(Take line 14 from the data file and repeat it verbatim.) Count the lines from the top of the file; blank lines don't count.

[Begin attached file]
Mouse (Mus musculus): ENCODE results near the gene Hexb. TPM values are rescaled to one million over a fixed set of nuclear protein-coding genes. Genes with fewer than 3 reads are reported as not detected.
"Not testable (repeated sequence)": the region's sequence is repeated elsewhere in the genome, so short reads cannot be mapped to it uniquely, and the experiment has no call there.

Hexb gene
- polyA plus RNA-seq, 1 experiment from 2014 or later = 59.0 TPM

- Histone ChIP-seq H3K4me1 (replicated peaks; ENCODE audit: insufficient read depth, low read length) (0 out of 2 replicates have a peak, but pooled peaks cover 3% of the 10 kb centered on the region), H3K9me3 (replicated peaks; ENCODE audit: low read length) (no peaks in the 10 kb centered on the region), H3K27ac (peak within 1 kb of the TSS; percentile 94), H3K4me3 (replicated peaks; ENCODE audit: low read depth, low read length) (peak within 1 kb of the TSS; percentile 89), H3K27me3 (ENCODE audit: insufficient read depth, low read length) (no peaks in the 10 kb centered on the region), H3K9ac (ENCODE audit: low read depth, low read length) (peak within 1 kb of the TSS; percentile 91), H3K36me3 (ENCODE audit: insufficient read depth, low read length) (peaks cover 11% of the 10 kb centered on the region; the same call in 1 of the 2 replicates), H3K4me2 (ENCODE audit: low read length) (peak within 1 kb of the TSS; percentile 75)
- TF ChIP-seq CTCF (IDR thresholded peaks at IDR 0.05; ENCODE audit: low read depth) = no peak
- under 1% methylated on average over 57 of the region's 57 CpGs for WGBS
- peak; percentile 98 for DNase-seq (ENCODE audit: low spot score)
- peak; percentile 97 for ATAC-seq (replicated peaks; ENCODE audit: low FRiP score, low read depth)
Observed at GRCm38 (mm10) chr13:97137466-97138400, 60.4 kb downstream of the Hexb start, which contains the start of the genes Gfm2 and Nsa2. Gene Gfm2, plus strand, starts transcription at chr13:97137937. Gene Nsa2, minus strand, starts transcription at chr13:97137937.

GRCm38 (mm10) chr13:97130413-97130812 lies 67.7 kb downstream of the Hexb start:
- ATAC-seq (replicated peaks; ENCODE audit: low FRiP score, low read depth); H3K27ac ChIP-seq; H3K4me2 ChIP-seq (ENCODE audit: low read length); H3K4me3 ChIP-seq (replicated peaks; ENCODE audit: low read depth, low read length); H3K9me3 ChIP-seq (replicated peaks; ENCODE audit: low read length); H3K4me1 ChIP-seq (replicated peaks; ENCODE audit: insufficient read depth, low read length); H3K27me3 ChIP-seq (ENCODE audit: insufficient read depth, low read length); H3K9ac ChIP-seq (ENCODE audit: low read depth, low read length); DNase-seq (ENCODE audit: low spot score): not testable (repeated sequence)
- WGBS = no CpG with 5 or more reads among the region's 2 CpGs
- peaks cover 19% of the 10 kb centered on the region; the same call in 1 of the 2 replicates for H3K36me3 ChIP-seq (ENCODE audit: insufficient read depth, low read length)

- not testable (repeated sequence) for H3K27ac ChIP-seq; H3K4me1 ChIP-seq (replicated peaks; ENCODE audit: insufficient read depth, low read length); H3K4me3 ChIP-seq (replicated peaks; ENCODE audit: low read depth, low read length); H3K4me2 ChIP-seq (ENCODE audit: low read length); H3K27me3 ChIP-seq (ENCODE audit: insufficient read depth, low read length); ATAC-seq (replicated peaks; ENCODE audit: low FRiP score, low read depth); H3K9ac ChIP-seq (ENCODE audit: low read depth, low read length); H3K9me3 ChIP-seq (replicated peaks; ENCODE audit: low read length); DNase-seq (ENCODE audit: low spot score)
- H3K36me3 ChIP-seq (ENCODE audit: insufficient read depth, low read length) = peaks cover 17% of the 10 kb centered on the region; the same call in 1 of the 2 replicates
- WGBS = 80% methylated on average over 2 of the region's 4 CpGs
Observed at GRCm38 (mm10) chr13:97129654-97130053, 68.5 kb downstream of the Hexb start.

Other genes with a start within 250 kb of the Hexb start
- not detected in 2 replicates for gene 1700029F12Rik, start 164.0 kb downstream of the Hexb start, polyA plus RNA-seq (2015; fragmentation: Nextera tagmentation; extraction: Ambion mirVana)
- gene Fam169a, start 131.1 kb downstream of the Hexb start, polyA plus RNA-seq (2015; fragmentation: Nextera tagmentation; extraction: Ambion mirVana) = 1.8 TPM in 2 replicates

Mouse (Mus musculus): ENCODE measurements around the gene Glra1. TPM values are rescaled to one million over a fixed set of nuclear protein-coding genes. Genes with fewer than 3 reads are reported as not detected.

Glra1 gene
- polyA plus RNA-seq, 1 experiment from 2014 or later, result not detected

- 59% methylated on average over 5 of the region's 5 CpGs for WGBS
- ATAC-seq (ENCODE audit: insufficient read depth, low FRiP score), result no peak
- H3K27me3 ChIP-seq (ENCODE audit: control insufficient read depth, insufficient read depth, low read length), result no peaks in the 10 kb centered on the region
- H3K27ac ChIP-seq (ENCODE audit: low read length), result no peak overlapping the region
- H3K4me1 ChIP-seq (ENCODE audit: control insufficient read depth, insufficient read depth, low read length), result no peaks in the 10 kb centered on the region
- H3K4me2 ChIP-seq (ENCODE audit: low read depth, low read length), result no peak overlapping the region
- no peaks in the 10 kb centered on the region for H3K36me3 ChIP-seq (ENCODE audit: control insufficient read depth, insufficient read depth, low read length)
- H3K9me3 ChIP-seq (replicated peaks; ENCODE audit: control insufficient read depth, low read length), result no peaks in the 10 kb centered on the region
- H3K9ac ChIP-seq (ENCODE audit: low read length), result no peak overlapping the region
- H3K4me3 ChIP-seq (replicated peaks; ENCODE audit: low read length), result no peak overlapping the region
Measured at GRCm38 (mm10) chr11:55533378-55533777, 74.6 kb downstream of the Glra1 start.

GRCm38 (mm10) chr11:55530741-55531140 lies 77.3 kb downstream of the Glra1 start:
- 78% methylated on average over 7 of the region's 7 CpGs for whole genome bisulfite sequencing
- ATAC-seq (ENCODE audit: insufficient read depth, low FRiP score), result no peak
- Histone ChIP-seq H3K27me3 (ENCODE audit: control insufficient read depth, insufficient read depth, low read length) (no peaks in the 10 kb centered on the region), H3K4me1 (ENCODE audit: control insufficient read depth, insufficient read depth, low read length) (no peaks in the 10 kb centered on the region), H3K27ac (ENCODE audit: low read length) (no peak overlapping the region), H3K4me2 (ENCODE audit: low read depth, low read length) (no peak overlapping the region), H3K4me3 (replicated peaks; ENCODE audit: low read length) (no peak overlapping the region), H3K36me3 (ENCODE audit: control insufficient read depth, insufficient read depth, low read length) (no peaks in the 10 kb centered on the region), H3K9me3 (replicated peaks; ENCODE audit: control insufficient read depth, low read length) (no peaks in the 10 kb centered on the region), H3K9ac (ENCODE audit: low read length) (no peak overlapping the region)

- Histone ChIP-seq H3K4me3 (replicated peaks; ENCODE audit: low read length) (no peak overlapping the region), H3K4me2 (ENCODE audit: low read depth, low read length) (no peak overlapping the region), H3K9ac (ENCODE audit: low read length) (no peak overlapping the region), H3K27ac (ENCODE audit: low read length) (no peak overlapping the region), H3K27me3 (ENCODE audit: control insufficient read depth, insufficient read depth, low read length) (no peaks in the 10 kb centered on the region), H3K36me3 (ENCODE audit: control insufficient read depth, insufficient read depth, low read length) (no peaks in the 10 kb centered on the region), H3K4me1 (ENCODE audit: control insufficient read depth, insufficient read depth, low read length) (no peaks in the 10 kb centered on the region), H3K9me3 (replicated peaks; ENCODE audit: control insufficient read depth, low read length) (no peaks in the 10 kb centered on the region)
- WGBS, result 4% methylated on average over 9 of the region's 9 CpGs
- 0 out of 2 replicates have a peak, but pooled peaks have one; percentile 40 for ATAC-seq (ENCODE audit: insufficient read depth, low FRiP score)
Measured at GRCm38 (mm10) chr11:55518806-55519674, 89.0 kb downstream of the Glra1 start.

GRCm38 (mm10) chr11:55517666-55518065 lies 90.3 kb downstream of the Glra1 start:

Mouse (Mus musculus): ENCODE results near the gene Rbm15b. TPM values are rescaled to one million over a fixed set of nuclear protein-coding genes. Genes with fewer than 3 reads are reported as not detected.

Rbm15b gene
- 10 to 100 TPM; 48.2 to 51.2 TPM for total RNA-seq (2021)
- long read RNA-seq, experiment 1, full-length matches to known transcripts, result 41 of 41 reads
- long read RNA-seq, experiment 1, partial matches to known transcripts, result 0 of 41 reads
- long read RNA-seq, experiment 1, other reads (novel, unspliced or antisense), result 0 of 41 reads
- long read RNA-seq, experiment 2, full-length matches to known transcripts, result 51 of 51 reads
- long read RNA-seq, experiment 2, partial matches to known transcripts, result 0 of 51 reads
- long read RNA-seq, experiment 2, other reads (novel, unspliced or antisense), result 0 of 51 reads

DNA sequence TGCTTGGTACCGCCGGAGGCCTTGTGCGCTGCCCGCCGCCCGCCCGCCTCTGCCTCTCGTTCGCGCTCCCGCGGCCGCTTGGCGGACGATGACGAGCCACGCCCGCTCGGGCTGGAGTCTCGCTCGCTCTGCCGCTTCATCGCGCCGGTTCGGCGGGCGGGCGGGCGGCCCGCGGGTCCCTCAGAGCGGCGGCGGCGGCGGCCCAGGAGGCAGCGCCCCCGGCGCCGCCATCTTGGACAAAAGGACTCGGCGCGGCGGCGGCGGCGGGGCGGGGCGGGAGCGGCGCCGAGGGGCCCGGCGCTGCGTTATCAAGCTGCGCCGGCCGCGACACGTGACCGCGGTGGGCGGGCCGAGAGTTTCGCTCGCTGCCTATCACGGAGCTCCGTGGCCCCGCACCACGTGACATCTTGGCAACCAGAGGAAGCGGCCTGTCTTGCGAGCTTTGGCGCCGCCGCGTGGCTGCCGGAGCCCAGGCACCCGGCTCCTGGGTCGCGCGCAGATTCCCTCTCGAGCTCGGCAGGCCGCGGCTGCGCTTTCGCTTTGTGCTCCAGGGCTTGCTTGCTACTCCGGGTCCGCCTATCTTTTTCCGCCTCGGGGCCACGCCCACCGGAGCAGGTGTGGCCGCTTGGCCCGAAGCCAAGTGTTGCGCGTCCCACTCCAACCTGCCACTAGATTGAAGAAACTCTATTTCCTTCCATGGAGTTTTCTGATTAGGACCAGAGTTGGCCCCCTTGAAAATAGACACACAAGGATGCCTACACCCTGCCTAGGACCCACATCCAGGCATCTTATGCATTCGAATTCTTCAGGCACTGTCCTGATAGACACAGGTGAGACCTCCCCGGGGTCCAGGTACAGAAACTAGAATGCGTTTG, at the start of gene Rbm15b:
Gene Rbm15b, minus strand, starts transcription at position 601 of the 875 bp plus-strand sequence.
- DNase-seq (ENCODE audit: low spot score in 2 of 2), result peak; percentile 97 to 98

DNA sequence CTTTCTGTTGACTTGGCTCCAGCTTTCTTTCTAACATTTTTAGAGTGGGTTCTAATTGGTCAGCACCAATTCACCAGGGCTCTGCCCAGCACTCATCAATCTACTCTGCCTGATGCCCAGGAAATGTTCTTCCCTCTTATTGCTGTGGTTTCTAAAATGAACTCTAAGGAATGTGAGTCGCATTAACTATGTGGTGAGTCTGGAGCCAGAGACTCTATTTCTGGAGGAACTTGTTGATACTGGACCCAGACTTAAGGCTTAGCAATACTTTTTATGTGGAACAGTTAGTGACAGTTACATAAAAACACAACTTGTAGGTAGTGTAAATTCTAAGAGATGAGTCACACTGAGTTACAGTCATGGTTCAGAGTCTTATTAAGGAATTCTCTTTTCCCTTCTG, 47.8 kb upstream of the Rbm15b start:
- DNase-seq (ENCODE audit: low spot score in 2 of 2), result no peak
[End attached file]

- peaks cover 19% of the 10 kb centered on the region; the same call in 1 of the 2 replicates for H3K36me3 ChIP-seq (ENCODE audit: insufficient read depth, low read length)